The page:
Archives for Accellos Partner in Pennsylvania

3 Warehouse Management Fundamentals for better Automation

In the tough global economy that we find ourselves in, companies are increasingly looking for tools to help them do more with less. It’s not OK anymore to simply get the job done, we have to find ways to continue to increase responsiveness, drive down cost and not grow resources at the same time. Not a job for the faint of heart!

Automating operations in your warehouse attacks many of the variable costs that a distribution company or center controls:

1. Labor

2. Physical space

3. Inventory

This post addresses how automating warehouse processes, such in Warehouse Management Systems, can help companies like yours do more with less. It focuses on how system directed processes, like put away, can allow you to maximize the use of your warehouse labor pool, improve the utilization of your warehouse space and assist you in stocking and locating your high velocity items.

Fundamentals of Warehouse Automation:

Let’s start with ensuring that we’re speaking a common language. Many people view the use of a handheld computer as warehouse automation. In some respects, it is hard to argue with that definition as they are unquestionably taking intelligence to the warehouse floor. But, it doesn’t truly provide the gains that can be achieved through the use of a fully featured warehouse system. Generally, warehouse automation falls into three categories:

1. Automated data collection – the use of handheld computer to “record” manually assigned activities on the warehouse floor. Examples would be picking, receiving and counting.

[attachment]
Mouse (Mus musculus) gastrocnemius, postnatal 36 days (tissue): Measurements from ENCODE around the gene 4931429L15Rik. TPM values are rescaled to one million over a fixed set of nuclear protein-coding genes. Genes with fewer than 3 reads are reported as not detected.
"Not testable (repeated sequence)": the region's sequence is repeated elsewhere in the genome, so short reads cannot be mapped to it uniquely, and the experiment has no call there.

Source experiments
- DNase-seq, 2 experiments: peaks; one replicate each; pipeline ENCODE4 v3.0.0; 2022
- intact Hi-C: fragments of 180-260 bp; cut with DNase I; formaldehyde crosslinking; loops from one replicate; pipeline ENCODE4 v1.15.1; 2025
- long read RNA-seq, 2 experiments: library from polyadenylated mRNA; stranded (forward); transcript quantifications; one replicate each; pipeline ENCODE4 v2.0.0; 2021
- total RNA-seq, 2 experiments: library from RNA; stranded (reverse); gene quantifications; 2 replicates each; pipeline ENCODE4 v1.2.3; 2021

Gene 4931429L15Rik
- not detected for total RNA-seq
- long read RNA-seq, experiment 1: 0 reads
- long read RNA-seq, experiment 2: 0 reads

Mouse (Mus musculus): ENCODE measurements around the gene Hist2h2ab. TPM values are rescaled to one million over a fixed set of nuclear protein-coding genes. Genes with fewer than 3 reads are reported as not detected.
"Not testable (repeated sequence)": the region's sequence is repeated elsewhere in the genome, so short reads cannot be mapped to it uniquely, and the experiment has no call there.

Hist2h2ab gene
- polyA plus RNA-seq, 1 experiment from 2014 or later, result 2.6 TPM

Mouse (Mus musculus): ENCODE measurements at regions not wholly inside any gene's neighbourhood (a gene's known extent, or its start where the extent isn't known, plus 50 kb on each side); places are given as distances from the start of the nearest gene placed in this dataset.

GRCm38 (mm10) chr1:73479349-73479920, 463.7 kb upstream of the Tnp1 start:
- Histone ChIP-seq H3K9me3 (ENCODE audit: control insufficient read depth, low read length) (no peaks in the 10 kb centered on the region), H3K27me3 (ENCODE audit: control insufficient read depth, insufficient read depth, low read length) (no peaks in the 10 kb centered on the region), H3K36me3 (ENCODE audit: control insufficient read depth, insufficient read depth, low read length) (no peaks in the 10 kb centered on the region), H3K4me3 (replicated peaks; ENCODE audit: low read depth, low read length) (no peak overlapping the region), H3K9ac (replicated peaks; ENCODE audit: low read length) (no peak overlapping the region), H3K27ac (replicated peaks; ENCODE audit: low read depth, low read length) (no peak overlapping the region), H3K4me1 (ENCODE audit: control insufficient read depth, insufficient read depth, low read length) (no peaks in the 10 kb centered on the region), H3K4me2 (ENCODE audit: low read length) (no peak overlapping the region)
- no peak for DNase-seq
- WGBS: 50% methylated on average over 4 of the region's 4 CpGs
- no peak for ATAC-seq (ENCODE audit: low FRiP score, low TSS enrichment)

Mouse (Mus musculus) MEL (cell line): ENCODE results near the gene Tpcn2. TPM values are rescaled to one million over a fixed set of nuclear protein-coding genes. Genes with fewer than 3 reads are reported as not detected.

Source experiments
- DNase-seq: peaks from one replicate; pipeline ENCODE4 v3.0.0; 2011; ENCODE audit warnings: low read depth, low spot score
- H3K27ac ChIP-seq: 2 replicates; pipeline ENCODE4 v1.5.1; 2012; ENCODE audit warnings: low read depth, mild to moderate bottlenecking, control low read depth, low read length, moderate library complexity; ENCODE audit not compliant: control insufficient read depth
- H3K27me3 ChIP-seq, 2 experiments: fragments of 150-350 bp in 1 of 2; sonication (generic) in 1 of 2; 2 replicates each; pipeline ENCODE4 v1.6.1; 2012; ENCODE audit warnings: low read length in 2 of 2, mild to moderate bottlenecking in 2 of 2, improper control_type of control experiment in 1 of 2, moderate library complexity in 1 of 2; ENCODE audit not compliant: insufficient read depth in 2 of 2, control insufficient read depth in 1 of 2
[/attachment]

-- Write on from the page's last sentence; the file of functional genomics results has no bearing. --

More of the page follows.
2. Warehouse management – the use of business rules and algorithms to determine the optimal way of picking, receiving, storing and counting and the subsequent of assignment of those tasks by the system to individuals using handheld computers in the warehouse

3. Warehouse control or automation – the incorporation of sophisticated hardware, such as conveyors, diverters, carousels, vertical lift stations, etc, to supplement the capabilities of warehouse workers in completing system directed tasks

System Directed Putaway:

We’re going to focus on the benefits to be gained through the use of definable business rules that drive putaway activities in the warehouse.

Putaway is normally thought of as the process of moving received inventory from its current location (the dock, kitting area, or production department) to a bin or overstock location. The putaway process is also used to relocate inventory within the warehouse and to replenish dedicated bins with inventory from overstock. System directed putaway is when the system recommends or chooses the optimal destination bin rather than the operator selecting it.

While the benefits are numerous, from better management of returns to improved customer service, these are the areas that users typically find:

1. Improved use of labor

a. By utilizing predefined business rules, the system eliminates the guess work that a warehouse worker goes through today to locate a bin

2. What partially full bin could this item fit in?

3. How close is this bin to other locations for this item?

4. Based upon the velocity of this item, where should it be located to minimize picking time?

a. The picking process becomes more efficient because all products follow the business rules developed to maximize utilization AND effectiveness of storage

b. The time it takes a new warehouse worker to become effective dramatically diminishes. They don’t need to fully understand nor appreciate the physical layout of the warehouse nor do they need to be familiar with the extensive product catalog that a company may have